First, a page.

4. The next thing we’ll look at is Port Popovers. Anytime a composition is running we can click on a port, and get all the current information from that port. For example, we can click on the output port of “Count” and see that the data type is a real number, when the last event passed through, and the current value. We can click on the “Layer” output port and see that our data is now converted to a layer, the current value, and everything about the font and the position of our text.

  5. If you decide that there is information that you’re really like to keep track of, you can simply click on a popover, and create an independent windows to view as you’d like. You’ve probably noticed that the “Requested Frame” output port of “Render Layers to Window” seems to be pulsing faster than the rest.

  6. Let’s take a look. If we look at the “Last Event” line, we can see that that it’s outputting approximately 60 events every second. If we look at our documentation we can read that this port fires an event every time my laptop display is ready to display a new frame, which is happening about 60 times per second. To make smooth animations, you’ll typically want to use the events from “Requested Frame” to drive your composition. Also, this port outputs the time in seconds as its data, which you can use to make animations that change over time.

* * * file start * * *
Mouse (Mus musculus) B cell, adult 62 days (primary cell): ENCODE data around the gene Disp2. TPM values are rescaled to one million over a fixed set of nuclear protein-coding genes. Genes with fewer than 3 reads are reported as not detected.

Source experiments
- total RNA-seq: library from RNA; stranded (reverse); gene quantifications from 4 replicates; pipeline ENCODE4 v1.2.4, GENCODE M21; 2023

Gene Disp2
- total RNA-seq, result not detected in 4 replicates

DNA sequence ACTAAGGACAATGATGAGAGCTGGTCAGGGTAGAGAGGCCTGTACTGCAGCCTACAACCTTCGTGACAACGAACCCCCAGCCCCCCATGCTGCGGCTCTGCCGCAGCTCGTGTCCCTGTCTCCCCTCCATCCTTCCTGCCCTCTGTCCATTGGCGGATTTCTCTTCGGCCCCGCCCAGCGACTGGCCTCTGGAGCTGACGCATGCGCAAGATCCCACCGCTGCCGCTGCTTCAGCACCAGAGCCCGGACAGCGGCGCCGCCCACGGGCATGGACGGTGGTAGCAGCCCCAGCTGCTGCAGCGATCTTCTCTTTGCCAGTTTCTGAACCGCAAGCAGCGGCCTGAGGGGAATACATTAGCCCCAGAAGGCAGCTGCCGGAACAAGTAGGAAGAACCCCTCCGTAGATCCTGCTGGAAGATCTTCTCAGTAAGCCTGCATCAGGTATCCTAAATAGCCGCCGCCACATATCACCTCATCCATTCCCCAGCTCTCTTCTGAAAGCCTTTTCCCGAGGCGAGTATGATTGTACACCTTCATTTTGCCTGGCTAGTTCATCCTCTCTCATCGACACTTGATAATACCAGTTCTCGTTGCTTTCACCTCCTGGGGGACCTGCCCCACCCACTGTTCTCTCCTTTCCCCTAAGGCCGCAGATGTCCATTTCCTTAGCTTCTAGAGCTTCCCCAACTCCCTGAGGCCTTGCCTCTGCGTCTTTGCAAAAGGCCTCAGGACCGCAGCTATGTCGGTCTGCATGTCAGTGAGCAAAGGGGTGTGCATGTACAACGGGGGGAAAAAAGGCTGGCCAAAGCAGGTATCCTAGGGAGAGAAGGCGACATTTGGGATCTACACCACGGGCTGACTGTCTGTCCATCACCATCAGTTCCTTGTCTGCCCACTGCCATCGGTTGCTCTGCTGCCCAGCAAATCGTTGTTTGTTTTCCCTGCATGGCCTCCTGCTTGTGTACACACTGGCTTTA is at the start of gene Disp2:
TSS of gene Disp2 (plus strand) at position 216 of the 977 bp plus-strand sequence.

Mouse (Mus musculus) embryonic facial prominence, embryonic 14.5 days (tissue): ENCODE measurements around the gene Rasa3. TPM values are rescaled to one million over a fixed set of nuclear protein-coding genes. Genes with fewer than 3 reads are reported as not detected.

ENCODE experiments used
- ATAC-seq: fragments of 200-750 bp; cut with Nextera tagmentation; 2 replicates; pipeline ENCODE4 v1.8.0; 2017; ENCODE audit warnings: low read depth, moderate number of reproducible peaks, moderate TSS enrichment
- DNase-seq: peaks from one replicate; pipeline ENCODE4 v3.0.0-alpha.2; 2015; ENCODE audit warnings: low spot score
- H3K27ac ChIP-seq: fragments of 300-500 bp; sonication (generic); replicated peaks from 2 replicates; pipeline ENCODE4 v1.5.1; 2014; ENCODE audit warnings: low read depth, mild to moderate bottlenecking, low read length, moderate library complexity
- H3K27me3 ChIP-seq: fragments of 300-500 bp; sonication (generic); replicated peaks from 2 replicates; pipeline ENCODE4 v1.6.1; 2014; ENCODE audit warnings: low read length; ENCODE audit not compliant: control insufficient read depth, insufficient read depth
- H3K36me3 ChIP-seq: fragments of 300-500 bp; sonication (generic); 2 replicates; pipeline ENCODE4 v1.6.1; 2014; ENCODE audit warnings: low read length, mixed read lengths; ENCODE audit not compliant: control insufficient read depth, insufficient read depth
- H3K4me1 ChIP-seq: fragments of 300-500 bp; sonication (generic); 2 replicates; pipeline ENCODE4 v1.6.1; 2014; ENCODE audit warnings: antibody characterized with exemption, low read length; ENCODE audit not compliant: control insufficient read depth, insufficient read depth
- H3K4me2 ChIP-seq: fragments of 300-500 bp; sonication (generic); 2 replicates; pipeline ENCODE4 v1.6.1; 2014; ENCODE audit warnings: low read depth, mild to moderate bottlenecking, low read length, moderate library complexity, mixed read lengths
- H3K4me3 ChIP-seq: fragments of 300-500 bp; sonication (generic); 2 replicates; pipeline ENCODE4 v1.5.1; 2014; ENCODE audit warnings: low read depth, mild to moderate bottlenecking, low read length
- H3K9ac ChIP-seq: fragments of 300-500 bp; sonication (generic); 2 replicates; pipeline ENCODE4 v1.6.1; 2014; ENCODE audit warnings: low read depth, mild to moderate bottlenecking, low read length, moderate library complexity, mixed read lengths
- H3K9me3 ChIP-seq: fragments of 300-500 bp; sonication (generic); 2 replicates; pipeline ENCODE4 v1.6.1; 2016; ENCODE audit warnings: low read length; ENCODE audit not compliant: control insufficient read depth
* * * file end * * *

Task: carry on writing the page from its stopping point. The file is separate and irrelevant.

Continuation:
7. Since we’re aware of how our events are flowing, I’ll go ahead and hide Events mode. The next thing I’d like to do is insert a background image. To do this, I’m going to follow the same progression that we did for our count. We’ll start with an event, then we’ll create what we want, then we’ll turn it into a layer and insert it into our composition.